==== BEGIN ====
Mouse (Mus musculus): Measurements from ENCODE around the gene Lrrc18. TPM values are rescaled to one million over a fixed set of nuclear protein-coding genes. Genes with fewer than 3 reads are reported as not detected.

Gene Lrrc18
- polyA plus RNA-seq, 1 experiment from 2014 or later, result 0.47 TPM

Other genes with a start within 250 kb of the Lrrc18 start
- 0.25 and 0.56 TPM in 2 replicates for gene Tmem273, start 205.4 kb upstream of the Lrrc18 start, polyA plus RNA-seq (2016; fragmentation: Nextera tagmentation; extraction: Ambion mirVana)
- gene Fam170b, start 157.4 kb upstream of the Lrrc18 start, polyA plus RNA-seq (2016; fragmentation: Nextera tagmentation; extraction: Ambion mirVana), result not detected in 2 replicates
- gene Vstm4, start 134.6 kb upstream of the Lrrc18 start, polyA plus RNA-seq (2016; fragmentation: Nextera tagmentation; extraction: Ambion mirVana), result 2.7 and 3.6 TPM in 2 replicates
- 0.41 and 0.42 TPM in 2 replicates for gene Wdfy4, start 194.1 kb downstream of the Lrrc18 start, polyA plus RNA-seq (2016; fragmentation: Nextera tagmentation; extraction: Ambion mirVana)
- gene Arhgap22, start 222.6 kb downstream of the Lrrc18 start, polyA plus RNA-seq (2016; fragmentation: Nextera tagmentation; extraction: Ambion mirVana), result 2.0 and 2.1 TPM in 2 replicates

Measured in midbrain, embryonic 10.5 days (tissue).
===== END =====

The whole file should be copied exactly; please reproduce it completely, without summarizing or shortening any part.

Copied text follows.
Mouse (Mus musculus): Measurements from ENCODE around the gene Lrrc18. TPM values are rescaled to one million over a fixed set of nuclear protein-coding genes. Genes with fewer than 3 reads are reported as not detected.

Gene Lrrc18
- polyA plus RNA-seq, 1 experiment from 2014 or later, result 0.47 TPM

Other genes with a start within 250 kb of the Lrrc18 start
- 0.25 and 0.56 TPM in 2 replicates for gene Tmem273, start 205.4 kb upstream of the Lrrc18 start, polyA plus RNA-seq (2016; fragmentation: Nextera tagmentation; extraction: Ambion mirVana)
- gene Fam170b, start 157.4 kb upstream of the Lrrc18 start, polyA plus RNA-seq (2016; fragmentation: Nextera tagmentation; extraction: Ambion mirVana), result not detected in 2 replicates
- gene Vstm4, start 134.6 kb upstream of the Lrrc18 start, polyA plus RNA-seq (2016; fragmentation: Nextera tagmentation; extraction: Ambion mirVana), result 2.7 and 3.6 TPM in 2 replicates
- 0.41 and 0.42 TPM in 2 replicates for gene Wdfy4, start 194.1 kb downstream of the Lrrc18 start, polyA plus RNA-seq (2016; fragmentation: Nextera tagmentation; extraction: Ambion mirVana)
- gene Arhgap22, start 222.6 kb downstream of the Lrrc18 start, polyA plus RNA-seq (2016; fragmentation: Nextera tagmentation; extraction: Ambion mirVana), result 2.0 and 2.1 TPM in 2 replicates

Measured in midbrain, embryonic 10.5 days (tissue).